Edited by Leslie Gordon
SolidWorks 2009 is out and looks to be the best version yet. The developer has concentrated on three areas in this release: speed, “design not software,” and quality of design.
For example, a capability called Speedpak lets users load only a selected subset of a geometry. Say you are working with an assembly and the
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computer is sluggish. Just turn off unneeded model parts — on the fly. This speeds design because the computer needn’t work as hard. You can still see the parts onscreen, they just can’t be selected. Of course, users can change what’s turned on or off at any time.
A nice change is new capability in the rib command. Previously, it was only possible to control the thickness of a rib at its high face. Those worried about big sinks in a plastic part would have to adjust the top of the rib and measure the base until it came within an acceptable range. Now, users can control the rib thickness at the wall interface, eliminating all that adjusting and measuring.
Another new feature provides menus of common lip-and-groove configurations. Users need only select the edges for the lip and groove, and type-in the parameters. The feature works something like a hole wizard. Users can save the lip-and-groove parameters for later reuse. And a lip-and-groove cross section lets users clearly see what they are doing.
The software also can stretch sketches. That may not sound like a big deal, but it is. For example, sometimes users draw a sketch and end up needing it to go in the opposite direction. Before, it was necessary to delete the dimension, stretch the geometry, and put the dimension back on. What a hassle. Now, it’s just a matter of changing the dimension to a negative number and the software does the rest. Also, the Convert to Sheet Metal function is a welcome addition. Previously, users had to build a complete model and then tell SolidWorks it was a sheet-metal part. They then had to manually create corners and reliefs. The software can now directly convert a solid block to a sheet-metal part. The program analyzes the model to make a “best guess,” or users can specify the parameters.
On the drafting side, V 2009 has some improvements. One I appreciate a lot is the Dimension Jog. Drawings often tend to get crowded. Sometimes there are two (or more) dimensions so close together it’s hard to tell one from the other. What’s needed is a way to differentiate them. Now, users need only add a “jog” to the extension line the way they likely did on the drafting board (that’s right, I used the DB word).
This action allows the dragging of hole and chamfer callouts to other features. Previously, users could drag a dimension to another view, but the dimension would only go somewhere with the same feature. Now, users can drag the callout to another feature altogether, as long as it’s the same kind and the size. It is also possible to save and assign dimension styles. Every piece of a dimension is available for changing. Thus, users can change such elements as line width, arrowhead style, and dogleg length. Users can also create custom symbols.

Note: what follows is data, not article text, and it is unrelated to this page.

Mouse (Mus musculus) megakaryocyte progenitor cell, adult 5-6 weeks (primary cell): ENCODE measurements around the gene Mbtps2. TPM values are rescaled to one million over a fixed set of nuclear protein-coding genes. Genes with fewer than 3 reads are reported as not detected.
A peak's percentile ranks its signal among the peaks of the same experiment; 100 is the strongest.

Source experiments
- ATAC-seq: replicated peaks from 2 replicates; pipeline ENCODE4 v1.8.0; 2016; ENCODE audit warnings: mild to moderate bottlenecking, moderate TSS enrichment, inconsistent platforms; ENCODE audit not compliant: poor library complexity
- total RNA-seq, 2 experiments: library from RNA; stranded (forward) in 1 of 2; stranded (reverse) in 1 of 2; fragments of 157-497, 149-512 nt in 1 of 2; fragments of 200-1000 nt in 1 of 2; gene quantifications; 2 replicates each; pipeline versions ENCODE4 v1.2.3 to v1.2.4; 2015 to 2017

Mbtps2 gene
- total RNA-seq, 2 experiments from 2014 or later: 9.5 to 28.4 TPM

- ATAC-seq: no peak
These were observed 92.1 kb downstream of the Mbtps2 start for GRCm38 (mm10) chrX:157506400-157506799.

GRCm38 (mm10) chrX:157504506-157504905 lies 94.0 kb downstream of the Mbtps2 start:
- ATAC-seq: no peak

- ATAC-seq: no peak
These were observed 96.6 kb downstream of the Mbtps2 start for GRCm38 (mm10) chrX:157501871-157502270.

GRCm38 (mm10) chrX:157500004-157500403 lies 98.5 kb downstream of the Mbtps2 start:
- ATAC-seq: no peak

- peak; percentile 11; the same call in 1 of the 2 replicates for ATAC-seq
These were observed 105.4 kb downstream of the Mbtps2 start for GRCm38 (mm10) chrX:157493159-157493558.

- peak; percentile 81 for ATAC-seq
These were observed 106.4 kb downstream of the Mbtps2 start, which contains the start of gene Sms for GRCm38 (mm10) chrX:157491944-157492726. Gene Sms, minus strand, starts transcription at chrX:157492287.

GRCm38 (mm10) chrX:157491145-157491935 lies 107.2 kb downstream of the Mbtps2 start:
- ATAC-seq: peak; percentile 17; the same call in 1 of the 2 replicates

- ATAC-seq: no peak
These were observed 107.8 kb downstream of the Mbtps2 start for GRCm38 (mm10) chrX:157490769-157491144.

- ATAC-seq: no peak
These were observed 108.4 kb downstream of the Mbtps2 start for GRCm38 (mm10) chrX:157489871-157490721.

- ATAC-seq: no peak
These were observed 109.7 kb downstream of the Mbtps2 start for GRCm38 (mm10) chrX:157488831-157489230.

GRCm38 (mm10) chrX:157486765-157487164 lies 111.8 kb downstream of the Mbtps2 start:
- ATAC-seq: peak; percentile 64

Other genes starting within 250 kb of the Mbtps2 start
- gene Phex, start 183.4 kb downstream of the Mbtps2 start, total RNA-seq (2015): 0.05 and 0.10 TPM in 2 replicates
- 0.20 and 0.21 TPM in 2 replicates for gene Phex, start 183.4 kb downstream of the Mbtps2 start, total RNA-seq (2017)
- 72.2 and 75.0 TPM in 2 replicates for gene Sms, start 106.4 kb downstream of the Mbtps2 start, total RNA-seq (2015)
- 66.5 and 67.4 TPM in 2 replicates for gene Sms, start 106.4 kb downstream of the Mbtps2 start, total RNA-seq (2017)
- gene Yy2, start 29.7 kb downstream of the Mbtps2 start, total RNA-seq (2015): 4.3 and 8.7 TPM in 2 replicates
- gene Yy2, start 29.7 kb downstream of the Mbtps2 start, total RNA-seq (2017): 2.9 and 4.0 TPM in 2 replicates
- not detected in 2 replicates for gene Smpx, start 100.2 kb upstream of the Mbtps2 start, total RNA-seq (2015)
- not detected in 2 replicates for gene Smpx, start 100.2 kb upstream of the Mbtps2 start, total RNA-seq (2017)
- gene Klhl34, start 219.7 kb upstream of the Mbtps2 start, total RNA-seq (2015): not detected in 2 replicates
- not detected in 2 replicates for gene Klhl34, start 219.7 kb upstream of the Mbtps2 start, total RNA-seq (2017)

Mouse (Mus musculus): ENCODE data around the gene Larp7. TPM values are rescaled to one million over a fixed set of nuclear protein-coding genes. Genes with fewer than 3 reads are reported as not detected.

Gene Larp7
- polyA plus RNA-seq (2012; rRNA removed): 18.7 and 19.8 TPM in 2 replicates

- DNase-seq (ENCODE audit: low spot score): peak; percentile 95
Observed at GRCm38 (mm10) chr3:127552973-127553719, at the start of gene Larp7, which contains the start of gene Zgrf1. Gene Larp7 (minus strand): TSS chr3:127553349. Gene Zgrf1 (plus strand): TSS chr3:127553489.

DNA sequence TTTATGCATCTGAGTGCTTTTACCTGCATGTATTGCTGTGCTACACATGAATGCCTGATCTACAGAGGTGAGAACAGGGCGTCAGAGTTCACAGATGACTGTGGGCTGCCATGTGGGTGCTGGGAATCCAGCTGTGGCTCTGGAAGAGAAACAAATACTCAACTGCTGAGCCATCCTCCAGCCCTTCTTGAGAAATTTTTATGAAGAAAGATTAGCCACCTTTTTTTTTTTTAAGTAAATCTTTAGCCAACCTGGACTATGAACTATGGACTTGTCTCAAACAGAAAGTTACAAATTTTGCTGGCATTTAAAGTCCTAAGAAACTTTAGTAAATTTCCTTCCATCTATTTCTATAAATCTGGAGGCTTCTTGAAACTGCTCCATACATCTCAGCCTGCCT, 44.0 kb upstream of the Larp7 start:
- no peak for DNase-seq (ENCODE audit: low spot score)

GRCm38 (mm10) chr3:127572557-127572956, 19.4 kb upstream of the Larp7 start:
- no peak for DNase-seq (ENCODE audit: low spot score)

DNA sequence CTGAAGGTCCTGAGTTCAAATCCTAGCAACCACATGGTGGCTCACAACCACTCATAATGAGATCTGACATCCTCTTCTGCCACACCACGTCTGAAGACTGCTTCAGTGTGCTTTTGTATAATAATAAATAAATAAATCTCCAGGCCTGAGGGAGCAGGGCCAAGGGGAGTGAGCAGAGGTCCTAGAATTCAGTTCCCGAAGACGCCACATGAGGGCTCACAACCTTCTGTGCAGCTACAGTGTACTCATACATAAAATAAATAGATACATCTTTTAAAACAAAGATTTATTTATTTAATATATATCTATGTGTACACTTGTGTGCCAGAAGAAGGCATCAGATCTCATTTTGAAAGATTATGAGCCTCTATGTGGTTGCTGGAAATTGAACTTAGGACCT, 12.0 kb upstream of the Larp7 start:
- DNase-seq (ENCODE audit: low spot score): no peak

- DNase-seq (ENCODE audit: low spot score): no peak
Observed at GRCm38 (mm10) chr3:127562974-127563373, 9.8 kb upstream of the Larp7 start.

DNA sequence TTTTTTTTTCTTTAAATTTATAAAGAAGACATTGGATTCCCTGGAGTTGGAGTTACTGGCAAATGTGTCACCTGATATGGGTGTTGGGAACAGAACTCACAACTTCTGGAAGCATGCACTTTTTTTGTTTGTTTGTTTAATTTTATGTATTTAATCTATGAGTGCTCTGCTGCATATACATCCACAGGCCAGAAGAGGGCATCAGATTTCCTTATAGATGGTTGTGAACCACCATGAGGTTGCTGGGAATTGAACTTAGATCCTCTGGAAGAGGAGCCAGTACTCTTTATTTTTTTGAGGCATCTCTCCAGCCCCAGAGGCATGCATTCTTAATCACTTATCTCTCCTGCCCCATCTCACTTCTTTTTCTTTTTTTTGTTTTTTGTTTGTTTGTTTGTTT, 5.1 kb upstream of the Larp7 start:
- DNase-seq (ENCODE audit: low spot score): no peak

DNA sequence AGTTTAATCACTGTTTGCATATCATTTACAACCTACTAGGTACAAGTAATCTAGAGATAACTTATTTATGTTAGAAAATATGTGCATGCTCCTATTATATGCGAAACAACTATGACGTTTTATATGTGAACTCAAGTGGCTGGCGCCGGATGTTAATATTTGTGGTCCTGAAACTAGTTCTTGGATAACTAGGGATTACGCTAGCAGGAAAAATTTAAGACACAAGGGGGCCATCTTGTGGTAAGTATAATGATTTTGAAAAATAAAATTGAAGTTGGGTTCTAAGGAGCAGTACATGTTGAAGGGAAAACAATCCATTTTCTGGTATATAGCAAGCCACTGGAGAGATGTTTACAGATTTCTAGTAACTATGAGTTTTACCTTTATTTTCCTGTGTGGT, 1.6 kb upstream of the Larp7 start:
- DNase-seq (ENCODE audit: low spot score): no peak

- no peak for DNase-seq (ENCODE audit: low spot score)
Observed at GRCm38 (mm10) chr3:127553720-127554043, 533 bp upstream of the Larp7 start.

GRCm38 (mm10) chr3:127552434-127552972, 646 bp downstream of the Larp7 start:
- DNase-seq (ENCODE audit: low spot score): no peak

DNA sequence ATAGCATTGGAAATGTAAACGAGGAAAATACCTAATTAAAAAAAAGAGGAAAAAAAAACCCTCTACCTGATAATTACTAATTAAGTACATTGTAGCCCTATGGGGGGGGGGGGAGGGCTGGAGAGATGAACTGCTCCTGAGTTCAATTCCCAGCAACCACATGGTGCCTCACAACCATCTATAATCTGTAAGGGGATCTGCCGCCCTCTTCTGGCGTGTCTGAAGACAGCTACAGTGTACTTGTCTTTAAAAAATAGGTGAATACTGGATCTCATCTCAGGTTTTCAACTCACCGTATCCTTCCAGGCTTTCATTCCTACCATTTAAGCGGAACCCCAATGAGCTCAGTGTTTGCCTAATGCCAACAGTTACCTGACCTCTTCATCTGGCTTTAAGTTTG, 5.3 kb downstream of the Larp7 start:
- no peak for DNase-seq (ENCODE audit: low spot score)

A nifty DWG Editor module maintains the value of legacy data in AutoCAD files. Editor can open and edit files back to AutoCAD V 2.5. This eliminates maintaining a license of AutoCAD any longer than you want to. And should you change the source file, the drawing updates. That’s a nice capability for those wanting to keep Auto- CAD for 2D work.
In late 2007, SolidWorks’ parent company Dassault Systemes purchased Seemage, now called 3DVIA Composer. It works with SolidWorks 2009, providing powerful authoring tools for technical publishing. 3DVIA lets users ready 3D models for product manuals, brochures, company literature, and the like. It also links back to Solid- Works files so everything updates when a change is made. A new Spyglass feature, also from Seemage, lets users select what they want to see and zoom up on it.
New capabilities in simulation include a Pin/Bolt Check wizard. It looks at sheer strength in patterns of bolts and pins. A parting- line analysis for plastic-part mold design as well as well as die casting and regular casting generates data depending on the direction you assign your pull vector. And those working with composites will appreciate that users can specify the lay direction of the fiber mat. Lay direction has a big impact on strength analysis.
The software also includes powerful ways to model electrical harnesses, conduit, piping, and the like. Users need only select where connectors are to go and the approximate path the wire or pipe is to take. The software does the rest. Users can then generate flat views to go on a drawing that include component callouts, wire lengths, and the BOM.
I understand that service pack 1 will add new capability for ribbon cable. SolidWorks bought Circuit- Works earlier this year so harness and cable design should become even easier than before. Circuit- Works imports files from PCBlayout software (using a standard XML format) and uses the information to build a SolidWorks 3D model. Components are all identified and contain 3D information.
This feature is a big time saver. The price for SolidWorks hasn’t changed much over many revisions. Core, Office Professional, or Premium range from $4,995 to $7,495. With its mix of solid capabilities (pun intended) and ease of use, SolidWorks 2009 is a great tool for any product designer.
— Mike Hudspeth
“Mike Hudspeth, IDSA, is a senior designer, artist, and author based in St. Louis, Mo. Contact Mike at firstname.lastname@example.org